Introduction to Computer Graphics
CSE 470
Arizona State University

Spring Semester 2017
Tuesday & Thursday, 7:30 - 8:45, COOR L1-74

Instructor:
Dianne Hansford

dianne.hansford@asu.edu
Office: BYENG 346
Office Hours: By appointment
Teaching Assistant:
Duyan Ta

duyan.ta@asu.edu
Office: BYENG 415BB
Office Hours: T, TH 3-4 and F by appointment

homepage

Course Description

This course introduces the basic concepts of interactive computer graphics, realistic rendering, and 3D viewing.

This introduction to computer graphics will give you hands-on experience developing interactive, real-time rendering applications using WebGL. Additionally, this course covers the theory behind the WebGL API.

Course Outcomes

  1. Understanding of the design issues for creating graphics
  2. Ability to apply rendering techniques to an actual computer graphics problem and associated datasets
    -- Basic knowledge of OpenGL
  3. Understanding of the mathematical foundations of graphics
    -- Object representations
    -- Transformations
    -- Projections
  4. Understanding of color, illumination, and shading
  5. Understanding of rendering and rasterization techniques
    -- Polygonal rendering
    -- Raytracing
  6. Understanding of some applications of computer graphics
    -- Visualization
    -- Animation
    -- Computer Aided Design
    -- Virtual Reality
    -- Computer Games

Not part of this course:
How to use Photoshop, how to use Maya or CAD software, how to work with a game engine
Course Text

Interactive Computer Graphics A Top-Down Approach with WebGL, 7th Edition by Edward Angel and Dave Schreiner.
ISBN 978-0133574845

Prof. Angel's book website

We will be using WebGL in this course. Older editions of this textbook are not based on WebGL but rather OpenGL. 
(Due to the differing drivers on various non-windows vendors, OpenGL had issues with deprecated functions and various calls.  To avoid these problems, we will use WebGL. Also, WebGL is used on mobile devices.)

You can use earlier editions because the basic concepts of computer graphics are covered. There are good web resources for learning webgl. However, one drawback of using an earlier edition is that the structure of a WebGL program is different than an OpenGL program. (We will discuss this in class.) The sample programs we will cover in class will be different than those in these earlier editions.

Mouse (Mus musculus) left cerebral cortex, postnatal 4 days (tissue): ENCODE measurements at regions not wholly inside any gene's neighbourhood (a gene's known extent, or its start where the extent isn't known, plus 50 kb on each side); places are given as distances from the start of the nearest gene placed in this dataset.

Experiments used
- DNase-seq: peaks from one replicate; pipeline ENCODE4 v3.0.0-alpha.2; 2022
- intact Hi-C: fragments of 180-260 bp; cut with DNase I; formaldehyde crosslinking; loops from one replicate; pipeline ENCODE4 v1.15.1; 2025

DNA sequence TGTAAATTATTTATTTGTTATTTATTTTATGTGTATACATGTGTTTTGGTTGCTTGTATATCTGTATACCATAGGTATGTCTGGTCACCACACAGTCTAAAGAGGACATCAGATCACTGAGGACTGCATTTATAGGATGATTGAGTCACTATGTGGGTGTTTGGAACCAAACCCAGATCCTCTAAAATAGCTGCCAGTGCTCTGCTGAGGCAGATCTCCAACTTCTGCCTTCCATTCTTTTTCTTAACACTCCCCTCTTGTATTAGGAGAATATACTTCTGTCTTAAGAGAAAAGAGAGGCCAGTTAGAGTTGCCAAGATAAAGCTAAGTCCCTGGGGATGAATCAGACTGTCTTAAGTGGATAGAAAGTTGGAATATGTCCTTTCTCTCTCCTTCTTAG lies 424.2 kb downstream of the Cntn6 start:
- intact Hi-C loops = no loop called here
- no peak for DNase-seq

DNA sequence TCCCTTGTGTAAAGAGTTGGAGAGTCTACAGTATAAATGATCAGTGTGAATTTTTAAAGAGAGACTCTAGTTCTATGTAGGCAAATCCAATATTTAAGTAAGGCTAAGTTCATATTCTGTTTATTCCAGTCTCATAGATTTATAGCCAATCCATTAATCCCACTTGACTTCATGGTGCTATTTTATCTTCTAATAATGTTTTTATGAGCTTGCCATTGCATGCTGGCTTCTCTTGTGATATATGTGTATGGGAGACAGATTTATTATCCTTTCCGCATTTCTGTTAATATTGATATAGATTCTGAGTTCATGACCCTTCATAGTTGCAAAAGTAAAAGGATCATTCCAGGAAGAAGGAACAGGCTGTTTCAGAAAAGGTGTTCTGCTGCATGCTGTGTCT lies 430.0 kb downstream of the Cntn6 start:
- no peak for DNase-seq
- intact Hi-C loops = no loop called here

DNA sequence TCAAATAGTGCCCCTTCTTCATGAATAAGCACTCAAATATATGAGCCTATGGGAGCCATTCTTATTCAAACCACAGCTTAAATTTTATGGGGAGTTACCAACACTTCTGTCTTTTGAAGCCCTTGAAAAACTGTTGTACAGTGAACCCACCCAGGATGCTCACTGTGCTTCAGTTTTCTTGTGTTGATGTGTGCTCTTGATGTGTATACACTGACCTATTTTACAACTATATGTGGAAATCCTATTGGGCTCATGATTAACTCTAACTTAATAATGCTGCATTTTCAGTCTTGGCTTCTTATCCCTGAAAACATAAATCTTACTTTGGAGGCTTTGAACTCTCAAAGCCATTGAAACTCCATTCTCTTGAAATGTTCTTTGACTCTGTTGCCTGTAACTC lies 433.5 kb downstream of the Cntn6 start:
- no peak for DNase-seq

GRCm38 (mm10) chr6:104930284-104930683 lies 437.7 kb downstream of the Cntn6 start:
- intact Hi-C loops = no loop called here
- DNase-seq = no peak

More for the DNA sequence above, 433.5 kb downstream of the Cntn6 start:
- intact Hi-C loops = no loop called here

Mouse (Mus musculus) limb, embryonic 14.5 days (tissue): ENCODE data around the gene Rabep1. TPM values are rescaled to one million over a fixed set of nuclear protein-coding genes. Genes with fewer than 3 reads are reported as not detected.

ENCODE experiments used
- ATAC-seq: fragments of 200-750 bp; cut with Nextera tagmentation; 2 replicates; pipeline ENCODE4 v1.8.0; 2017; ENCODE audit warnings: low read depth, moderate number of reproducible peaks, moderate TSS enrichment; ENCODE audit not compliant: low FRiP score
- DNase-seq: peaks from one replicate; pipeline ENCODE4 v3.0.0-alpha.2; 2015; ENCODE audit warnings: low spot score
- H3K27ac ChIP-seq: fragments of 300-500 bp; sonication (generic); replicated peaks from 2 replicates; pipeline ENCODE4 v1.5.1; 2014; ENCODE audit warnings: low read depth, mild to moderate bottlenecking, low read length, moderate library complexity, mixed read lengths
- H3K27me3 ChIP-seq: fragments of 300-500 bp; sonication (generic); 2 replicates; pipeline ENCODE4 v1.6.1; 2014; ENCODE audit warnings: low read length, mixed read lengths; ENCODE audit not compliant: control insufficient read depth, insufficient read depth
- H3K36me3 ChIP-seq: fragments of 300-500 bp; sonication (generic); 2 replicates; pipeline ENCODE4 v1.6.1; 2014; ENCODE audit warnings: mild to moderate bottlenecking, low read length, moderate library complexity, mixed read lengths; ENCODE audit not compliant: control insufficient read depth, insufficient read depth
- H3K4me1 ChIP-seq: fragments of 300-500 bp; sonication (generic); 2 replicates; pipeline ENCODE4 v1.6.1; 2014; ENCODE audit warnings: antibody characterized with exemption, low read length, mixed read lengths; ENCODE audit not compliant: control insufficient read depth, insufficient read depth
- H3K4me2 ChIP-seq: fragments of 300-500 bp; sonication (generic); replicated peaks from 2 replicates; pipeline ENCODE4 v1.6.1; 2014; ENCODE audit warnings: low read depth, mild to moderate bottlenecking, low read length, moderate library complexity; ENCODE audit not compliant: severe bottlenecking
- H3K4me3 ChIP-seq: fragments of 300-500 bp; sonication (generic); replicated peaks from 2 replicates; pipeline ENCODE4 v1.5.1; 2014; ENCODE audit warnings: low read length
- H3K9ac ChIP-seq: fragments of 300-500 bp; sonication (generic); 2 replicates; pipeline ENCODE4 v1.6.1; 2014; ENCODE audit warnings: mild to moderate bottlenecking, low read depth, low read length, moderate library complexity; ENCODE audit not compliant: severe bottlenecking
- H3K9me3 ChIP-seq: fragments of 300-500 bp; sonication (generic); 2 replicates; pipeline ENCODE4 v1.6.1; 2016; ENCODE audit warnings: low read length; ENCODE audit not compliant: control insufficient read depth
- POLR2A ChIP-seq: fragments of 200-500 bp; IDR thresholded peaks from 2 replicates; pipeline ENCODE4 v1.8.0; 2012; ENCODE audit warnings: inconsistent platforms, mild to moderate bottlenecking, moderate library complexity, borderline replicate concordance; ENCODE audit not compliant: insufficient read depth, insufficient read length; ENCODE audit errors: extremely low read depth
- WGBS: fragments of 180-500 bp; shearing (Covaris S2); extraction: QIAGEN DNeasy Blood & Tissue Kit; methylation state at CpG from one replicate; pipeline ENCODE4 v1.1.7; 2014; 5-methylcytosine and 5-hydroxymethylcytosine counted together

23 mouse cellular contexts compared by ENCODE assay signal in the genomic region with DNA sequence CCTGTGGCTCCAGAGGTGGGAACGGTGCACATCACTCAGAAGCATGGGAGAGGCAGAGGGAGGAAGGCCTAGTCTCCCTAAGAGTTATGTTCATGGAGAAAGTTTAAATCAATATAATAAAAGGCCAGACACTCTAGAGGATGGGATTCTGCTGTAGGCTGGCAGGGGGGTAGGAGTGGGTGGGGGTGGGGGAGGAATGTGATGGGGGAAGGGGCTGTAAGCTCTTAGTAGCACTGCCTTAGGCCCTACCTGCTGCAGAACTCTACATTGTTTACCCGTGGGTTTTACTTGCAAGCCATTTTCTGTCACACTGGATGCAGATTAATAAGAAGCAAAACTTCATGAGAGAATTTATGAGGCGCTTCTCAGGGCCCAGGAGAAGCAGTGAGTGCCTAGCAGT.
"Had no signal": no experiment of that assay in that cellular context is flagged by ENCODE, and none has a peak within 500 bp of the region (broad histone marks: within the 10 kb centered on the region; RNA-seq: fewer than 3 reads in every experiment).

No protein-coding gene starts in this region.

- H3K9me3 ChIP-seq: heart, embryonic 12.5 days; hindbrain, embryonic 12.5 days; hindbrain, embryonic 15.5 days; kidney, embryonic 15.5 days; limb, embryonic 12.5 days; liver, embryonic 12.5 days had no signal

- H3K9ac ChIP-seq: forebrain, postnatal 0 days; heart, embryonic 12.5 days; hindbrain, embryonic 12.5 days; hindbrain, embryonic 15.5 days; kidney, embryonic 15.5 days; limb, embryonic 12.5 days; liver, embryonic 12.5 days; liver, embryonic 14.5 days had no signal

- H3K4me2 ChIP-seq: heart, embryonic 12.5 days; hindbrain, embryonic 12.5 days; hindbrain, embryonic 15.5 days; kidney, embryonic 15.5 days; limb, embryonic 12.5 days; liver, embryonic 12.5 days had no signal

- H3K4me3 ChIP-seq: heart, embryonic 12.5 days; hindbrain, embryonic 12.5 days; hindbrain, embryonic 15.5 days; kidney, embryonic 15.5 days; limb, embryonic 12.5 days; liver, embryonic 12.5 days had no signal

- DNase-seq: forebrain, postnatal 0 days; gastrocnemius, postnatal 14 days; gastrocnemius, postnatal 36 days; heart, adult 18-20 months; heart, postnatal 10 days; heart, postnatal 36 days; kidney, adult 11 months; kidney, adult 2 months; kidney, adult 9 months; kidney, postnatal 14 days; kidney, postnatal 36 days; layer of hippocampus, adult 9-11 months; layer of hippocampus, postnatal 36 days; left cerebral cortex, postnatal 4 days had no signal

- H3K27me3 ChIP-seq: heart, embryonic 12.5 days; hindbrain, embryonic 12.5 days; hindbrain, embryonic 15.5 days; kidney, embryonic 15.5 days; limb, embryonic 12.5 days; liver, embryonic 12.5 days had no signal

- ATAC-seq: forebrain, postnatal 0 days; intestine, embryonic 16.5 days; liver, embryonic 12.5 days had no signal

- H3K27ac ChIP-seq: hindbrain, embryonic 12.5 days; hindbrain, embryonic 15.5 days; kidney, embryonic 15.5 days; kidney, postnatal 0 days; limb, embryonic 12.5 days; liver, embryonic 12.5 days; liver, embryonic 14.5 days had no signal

Course Website

This page and the class log are the primary webpages for this course.
Blackboard will be used for some some course materials, turning in assignments, and posting announcements.

Course Structure
  • Lectures, videos, and WebGL demonstrations in class
    -- learn why the topic is important, learn the fundamentals, and see it at work

  • Homeworks: CG topic + writing component + use of a software tool
    -- learn the topic, learn a tool, and learn to communicate better

  • In class exercises: practice key concepts of the day
    -- bring paper, pencil, and eraser to class and be prepared to work on examples
    -- WebGL examples

  • Students are expected to attend class
Grading

Mid-term test: 25%
End-term test: 25%
4 Homeworks: 50% (each 12.5%)

Late work will be discounted at a rate of 5% per day.

Missed tests may be made-up if a valid excuse is presented with documentation.

Accumulated score rounded up to nearest integer and letter grade assigned by rule:
A: 90-100, B: 80-89, C: 70-79, D: 60-70, E: <60

"Plus grades" (A+, B+, etc) are earned through above average class participation.

Disability Resource Center

Please check the website for ASU's Disability Resource Center for assistance.

Academic Integrity

Violations of the University Academic Integrity policy will not be ignored.   Penalties include reduced or no credit for submitted work, a failing grade in the class, a note on your official transcript that shows you were punished for cheating, suspension, expulsion and revocation of already awarded degrees.  The university requires that should I implement any of these penalties, I must report the matter to the Dean's office. Please visit the university academic integrity policy webpage.

Also see: Student's Rights and Responsibilities and Code of Conduct

Title IX is a federal law that provides that no person be excluded on the basis of sex from participation in, be denied benefits of, or be subjected to discrimination under any education program or activity.  Both Title IX and university policy make clear that sexual violence and harassment based on sex is prohibited.  An individual who believes they have been subjected to sexual violence or harassed on the basis of sex can seek support, including counseling and academic support, from the university.  If you or someone you know has been harassed on the basis of sex or sexually assaulted, you can find information and resources at the university's sexual violence education webpage